Play­ing Dad’s Song

D. Dina Friedman
  • Review
By – December 19, 2011

At eleven, Gus Moskowitz has more on his mind than he can han­dle. It’s been two years since his singer/​actor/​waiter father trad­ed shifts with a friend and died in the World Trade cen­ter bomb­ing. Though his par­ents were divorced, his dad stayed close and Gus thinks of him and miss­es him all the time. Max, his best friend, moved away. The new class bul­ly, Ivan the Ter­ri­ble, won’t leave him alone. And now Liza, his tal­ent­ed and con­fi­dent old­er sis­ter, keeps nag­ging him to try out for a role in the school play. Nev­er mind that he gets too ner­vous to even do an oral report in class. Gus yearns to rein­vent him­self, to be good at something…anything. It’s no won­der his mom often finds him hid­ing in bed, using his child­hood blan­ket to shut out what feels like an over­whelm­ing world. 

Then, grad­u­al­ly, things start to change. Gus has avoid­ed music since his dad, who nev­er made it to Broad­way, died. But his moth­er once stud­ied to be an opera singer and his sis­ter is the lead in every school musi­cal, so it’s only log­i­cal that music should become the cat­a­lyst for Gus’ reen­gage­ment with life. With­out ask­ing his opin­ion, his wor­ried moth­er arranges for him to take free oboe lessons from Mr. M., her employer’s retired musi­cian father, a Holo­caust sur­vivor. As the weeks pass, Mr. M. wel­comes Gus’s com­pa­ny, dis­cov­er­ing in him a real gift for music and applaud­ing his tal­ent when he begins to com­pose melodies of his own. Mean­while, Gus, raised in a pure­ly sec­u­lar home, learns not just music but about Mr. M.’s Jew­ish roots, about the boy­hood trau­mas he had to over­come and about the pos­si­bil­i­ty of becom­ing a Bar Mitzvah.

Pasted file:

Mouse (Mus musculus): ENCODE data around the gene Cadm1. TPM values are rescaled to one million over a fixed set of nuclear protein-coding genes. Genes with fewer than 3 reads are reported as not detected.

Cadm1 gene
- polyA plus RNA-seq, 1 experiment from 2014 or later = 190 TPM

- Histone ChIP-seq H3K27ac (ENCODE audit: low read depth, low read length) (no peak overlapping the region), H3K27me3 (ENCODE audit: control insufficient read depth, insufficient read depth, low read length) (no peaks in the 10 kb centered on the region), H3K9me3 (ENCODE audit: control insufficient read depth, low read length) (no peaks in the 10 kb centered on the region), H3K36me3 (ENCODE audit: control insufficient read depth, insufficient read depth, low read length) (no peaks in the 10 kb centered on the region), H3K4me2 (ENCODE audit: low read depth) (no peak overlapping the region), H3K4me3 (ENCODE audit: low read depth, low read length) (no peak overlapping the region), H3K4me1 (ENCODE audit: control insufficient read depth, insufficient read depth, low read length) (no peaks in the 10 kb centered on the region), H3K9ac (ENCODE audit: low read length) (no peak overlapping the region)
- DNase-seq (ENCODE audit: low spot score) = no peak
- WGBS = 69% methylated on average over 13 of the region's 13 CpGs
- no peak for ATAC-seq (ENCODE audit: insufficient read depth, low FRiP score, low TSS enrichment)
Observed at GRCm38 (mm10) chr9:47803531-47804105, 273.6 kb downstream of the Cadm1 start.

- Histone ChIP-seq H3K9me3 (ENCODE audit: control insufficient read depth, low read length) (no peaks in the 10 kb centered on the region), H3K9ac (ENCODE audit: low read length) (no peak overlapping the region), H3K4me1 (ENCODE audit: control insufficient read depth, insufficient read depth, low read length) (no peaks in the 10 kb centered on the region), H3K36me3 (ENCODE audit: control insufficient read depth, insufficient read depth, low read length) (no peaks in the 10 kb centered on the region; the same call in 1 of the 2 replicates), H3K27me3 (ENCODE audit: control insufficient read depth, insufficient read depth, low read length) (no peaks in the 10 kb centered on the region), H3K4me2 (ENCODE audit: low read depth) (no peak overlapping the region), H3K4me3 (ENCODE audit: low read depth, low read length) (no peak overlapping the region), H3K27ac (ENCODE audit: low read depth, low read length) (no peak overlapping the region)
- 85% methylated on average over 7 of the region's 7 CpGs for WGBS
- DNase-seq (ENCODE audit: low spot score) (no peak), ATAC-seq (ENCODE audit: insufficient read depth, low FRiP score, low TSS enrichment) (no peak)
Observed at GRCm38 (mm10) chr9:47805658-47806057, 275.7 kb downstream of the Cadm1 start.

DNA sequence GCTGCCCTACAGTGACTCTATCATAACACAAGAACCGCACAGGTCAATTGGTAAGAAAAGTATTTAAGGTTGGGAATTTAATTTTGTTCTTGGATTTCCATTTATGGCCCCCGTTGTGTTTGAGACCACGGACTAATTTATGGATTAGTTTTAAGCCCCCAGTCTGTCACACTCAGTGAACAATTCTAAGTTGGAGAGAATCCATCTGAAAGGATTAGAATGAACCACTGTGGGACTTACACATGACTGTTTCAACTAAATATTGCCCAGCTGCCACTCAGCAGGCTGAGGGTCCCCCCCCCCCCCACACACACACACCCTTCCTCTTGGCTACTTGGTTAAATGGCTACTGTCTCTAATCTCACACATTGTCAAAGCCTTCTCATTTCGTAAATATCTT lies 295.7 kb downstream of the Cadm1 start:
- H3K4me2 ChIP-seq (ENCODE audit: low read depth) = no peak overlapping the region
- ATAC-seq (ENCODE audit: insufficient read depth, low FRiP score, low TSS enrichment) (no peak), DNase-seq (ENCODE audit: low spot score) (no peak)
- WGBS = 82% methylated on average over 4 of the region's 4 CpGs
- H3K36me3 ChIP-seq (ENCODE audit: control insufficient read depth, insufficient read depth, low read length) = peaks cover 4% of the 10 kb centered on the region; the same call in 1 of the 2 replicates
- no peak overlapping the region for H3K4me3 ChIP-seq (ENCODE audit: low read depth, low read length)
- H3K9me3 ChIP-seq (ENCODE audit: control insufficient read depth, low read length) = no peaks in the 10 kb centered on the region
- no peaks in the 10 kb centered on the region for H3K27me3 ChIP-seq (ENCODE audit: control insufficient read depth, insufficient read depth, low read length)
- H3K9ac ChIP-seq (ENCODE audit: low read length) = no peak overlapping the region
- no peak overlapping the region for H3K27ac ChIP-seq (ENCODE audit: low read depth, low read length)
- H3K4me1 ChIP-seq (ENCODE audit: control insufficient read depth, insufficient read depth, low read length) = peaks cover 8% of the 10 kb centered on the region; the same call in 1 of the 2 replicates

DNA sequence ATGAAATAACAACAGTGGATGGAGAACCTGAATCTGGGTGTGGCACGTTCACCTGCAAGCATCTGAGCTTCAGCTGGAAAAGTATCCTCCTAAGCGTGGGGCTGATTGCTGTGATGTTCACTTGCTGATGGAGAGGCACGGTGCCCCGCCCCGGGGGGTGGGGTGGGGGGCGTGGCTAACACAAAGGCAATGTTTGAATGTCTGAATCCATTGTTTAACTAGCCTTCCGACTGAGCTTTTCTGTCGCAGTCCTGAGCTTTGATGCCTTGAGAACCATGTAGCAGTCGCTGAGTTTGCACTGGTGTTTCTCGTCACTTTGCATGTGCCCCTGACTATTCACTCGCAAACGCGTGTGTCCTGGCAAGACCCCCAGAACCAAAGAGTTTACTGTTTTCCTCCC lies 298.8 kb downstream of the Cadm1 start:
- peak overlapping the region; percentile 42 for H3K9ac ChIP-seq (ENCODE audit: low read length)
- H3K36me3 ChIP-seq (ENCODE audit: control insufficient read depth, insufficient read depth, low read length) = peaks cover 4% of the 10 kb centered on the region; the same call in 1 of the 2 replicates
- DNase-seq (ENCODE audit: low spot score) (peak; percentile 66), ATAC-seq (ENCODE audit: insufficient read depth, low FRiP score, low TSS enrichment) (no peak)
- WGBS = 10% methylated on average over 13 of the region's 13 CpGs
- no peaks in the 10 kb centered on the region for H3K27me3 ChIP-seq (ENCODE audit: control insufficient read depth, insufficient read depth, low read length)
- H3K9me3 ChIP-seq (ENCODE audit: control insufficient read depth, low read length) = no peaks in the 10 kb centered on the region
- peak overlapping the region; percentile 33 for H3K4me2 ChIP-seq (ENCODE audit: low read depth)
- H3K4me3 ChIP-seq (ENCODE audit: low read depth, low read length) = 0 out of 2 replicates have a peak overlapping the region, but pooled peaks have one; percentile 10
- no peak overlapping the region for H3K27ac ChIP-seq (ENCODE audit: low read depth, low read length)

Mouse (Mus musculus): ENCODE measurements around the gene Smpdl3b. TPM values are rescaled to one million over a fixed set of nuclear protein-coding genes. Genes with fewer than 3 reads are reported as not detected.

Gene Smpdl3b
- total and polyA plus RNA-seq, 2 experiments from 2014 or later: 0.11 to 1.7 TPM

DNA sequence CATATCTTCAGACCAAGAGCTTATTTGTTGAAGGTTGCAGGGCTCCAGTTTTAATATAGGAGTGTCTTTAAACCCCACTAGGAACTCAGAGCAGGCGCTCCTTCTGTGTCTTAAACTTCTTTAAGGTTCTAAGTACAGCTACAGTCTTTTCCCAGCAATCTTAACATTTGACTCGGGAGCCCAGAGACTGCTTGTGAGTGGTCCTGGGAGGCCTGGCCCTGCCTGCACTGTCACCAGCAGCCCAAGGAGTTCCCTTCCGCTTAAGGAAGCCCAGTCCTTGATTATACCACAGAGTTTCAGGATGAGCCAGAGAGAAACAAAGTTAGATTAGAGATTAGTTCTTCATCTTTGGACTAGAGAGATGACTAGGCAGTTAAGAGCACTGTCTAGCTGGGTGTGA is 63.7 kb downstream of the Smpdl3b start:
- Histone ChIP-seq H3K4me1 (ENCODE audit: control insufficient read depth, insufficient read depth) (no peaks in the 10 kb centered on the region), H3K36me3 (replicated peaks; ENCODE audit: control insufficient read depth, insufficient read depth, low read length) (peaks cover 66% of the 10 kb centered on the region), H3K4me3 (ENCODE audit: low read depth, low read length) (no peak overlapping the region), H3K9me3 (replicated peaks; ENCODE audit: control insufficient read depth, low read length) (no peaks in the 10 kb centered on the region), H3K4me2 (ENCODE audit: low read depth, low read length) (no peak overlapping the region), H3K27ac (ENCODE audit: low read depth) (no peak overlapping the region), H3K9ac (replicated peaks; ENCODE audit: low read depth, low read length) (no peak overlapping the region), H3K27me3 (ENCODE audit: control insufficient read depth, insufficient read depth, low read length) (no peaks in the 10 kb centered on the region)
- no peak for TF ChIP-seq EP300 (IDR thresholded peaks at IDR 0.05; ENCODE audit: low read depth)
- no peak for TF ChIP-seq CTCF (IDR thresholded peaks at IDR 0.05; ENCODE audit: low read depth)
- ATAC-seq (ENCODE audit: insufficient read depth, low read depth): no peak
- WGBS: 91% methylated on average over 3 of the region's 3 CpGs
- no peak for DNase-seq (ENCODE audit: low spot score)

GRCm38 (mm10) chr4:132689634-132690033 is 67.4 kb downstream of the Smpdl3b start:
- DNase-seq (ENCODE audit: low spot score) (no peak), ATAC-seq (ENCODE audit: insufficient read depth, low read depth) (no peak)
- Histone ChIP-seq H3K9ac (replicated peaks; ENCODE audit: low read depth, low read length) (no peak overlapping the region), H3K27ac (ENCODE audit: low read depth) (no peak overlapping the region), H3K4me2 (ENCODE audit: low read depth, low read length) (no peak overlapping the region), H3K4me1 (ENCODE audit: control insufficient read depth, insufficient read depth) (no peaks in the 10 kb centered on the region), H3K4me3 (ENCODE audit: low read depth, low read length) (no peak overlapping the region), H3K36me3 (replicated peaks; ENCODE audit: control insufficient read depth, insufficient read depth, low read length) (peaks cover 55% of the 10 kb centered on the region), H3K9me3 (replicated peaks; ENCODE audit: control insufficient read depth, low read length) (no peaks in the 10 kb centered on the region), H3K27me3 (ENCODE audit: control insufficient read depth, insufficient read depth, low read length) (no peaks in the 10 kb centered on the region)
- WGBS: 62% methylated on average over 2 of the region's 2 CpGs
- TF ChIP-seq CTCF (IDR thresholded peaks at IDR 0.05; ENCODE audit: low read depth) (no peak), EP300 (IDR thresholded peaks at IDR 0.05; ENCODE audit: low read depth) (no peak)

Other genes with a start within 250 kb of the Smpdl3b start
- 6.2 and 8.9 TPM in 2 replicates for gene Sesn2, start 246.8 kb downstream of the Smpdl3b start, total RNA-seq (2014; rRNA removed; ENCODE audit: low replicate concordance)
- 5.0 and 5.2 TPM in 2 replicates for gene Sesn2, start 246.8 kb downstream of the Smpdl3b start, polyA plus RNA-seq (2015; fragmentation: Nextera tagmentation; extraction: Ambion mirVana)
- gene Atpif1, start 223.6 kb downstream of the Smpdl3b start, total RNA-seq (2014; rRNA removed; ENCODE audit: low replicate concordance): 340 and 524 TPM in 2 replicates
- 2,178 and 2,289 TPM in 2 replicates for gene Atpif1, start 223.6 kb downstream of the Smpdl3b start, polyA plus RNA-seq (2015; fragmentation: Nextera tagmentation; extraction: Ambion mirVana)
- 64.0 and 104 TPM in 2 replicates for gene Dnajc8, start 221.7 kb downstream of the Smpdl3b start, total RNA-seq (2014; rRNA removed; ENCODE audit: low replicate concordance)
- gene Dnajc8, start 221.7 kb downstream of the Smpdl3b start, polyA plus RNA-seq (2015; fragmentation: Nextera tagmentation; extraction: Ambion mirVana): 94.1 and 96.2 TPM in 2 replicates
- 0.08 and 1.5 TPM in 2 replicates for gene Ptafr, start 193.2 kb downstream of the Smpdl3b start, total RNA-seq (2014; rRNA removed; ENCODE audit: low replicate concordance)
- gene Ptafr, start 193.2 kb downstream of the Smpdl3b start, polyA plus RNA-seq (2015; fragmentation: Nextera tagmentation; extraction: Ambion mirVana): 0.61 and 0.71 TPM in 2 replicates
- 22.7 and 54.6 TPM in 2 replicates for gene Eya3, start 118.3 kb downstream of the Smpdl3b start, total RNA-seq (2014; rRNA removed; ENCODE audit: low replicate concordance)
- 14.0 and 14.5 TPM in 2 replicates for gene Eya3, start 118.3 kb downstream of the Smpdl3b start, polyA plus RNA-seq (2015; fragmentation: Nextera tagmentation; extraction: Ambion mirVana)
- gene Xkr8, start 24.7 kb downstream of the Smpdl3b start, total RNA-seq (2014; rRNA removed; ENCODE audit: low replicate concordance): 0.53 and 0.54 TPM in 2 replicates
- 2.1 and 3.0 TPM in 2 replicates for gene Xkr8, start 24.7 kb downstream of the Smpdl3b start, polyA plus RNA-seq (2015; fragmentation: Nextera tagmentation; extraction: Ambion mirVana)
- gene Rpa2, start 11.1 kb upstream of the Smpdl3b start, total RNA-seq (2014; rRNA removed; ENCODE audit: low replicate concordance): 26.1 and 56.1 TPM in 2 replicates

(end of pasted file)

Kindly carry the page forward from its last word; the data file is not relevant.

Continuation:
With­out melo­dra­ma or sen­ti­men­tal­i­ty, the sto­ry takes Gus out from hid­ing and back into the world. Open­ing him­self to oth­ers, he finds his own spe­cial way to hon­or his father’s life and move for­ward with his own. 

Rita Berman Frisch­er was direc­tor of Sinai Tem­ple Blu­men­thal Library for twen­ty years. She has served as a judge for chil­dren’s books awards, writ­ten chap­ters on chil­dren’s book for var­i­ous bib­li­o­graph­ic works and is a fre­quent review­er for Jew­ish peri­od­i­cals and newspapers.

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